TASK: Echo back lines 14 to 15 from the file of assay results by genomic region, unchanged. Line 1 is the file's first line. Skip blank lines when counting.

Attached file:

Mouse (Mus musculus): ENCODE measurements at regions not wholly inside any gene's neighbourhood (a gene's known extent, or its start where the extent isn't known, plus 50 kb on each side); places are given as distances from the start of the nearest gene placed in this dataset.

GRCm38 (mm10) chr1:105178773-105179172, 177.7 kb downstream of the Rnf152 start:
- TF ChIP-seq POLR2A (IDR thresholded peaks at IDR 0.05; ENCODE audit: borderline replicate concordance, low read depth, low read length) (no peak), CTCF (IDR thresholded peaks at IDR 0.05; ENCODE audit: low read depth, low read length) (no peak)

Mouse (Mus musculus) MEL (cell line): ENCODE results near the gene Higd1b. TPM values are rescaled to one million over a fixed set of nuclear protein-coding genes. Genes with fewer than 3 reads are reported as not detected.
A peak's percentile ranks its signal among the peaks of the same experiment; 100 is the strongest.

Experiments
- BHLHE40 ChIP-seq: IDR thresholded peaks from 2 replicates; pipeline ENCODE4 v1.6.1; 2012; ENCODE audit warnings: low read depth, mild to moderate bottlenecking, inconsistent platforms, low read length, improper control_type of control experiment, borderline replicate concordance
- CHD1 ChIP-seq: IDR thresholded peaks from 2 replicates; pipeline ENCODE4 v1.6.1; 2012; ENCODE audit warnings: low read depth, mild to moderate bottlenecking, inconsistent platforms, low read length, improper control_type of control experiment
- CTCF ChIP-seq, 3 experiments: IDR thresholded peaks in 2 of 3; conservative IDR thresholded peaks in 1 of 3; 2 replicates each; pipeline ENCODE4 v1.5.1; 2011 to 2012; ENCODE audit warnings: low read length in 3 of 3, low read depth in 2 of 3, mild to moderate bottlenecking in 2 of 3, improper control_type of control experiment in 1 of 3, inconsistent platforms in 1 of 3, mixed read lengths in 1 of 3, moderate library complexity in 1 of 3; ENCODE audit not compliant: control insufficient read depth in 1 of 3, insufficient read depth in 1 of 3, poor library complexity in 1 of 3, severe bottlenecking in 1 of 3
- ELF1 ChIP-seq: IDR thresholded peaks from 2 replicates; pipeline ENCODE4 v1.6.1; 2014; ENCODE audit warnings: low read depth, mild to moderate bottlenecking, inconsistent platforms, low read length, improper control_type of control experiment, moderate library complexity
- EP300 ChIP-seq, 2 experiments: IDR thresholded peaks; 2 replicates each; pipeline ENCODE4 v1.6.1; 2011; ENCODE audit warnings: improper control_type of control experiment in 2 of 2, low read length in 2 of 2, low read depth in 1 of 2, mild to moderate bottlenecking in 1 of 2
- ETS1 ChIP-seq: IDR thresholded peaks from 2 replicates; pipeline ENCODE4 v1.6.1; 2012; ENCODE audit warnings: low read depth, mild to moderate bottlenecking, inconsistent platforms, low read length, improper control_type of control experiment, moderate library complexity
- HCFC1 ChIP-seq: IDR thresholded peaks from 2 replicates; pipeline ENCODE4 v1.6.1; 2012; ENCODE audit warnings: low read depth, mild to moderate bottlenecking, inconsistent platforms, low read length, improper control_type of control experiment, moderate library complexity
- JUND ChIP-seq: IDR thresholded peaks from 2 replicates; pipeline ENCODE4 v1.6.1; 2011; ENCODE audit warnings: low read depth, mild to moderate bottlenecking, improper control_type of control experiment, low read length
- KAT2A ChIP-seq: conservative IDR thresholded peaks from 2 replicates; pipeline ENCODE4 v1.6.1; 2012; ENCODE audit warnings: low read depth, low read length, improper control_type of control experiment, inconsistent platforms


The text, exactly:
- JUND ChIP-seq: IDR thresholded peaks from 2 replicates; pipeline ENCODE4 v1.6.1; 2011; ENCODE audit warnings: low read depth, mild to moderate bottlenecking, improper control_type of control experiment, low read length
- KAT2A ChIP-seq: conservative IDR thresholded peaks from 2 replicates; pipeline ENCODE4 v1.6.1; 2012; ENCODE audit warnings: low read depth, low read length, improper control_type of control experiment, inconsistent platforms